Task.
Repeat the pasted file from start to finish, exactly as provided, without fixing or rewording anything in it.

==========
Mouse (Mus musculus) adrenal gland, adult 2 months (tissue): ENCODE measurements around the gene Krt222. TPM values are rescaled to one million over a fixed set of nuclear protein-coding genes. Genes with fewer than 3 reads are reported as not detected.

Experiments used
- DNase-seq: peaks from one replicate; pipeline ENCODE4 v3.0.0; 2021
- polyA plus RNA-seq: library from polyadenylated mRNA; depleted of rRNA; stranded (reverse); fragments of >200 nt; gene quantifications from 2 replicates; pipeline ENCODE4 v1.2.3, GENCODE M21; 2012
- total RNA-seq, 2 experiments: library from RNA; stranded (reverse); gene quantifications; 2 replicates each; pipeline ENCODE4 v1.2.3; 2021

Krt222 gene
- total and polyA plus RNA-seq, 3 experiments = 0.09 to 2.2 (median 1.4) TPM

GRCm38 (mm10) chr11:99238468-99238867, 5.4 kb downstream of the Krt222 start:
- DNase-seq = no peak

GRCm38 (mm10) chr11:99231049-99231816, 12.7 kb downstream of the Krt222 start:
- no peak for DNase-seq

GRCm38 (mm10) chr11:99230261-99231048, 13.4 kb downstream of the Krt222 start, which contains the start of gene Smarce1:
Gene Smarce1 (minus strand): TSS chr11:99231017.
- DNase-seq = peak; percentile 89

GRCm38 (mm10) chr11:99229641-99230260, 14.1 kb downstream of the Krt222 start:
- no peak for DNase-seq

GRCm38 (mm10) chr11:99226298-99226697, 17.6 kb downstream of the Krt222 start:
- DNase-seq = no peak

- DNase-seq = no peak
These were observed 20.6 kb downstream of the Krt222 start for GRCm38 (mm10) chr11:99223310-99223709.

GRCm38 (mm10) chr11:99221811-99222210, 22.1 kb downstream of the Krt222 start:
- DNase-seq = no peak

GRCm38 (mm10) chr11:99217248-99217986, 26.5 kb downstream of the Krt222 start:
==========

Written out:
Mouse (Mus musculus) adrenal gland, adult 2 months (tissue): ENCODE measurements around the gene Krt222. TPM values are rescaled to one million over a fixed set of nuclear protein-coding genes. Genes with fewer than 3 reads are reported as not detected.

Experiments used
- DNase-seq: peaks from one replicate; pipeline ENCODE4 v3.0.0; 2021
- polyA plus RNA-seq: library from polyadenylated mRNA; depleted of rRNA; stranded (reverse); fragments of >200 nt; gene quantifications from 2 replicates; pipeline ENCODE4 v1.2.3, GENCODE M21; 2012
- total RNA-seq, 2 experiments: library from RNA; stranded (reverse); gene quantifications; 2 replicates each; pipeline ENCODE4 v1.2.3; 2021

Krt222 gene
- total and polyA plus RNA-seq, 3 experiments = 0.09 to 2.2 (median 1.4) TPM

GRCm38 (mm10) chr11:99238468-99238867, 5.4 kb downstream of the Krt222 start:
- DNase-seq = no peak

GRCm38 (mm10) chr11:99231049-99231816, 12.7 kb downstream of the Krt222 start:
- no peak for DNase-seq

GRCm38 (mm10) chr11:99230261-99231048, 13.4 kb downstream of the Krt222 start, which contains the start of gene Smarce1:
Gene Smarce1 (minus strand): TSS chr11:99231017.
- DNase-seq = peak; percentile 89

GRCm38 (mm10) chr11:99229641-99230260, 14.1 kb downstream of the Krt222 start:
- no peak for DNase-seq

GRCm38 (mm10) chr11:99226298-99226697, 17.6 kb downstream of the Krt222 start:
- DNase-seq = no peak

- DNase-seq = no peak
These were observed 20.6 kb downstream of the Krt222 start for GRCm38 (mm10) chr11:99223310-99223709.

GRCm38 (mm10) chr11:99221811-99222210, 22.1 kb downstream of the Krt222 start:
- DNase-seq = no peak

GRCm38 (mm10) chr11:99217248-99217986, 26.5 kb downstream of the Krt222 start: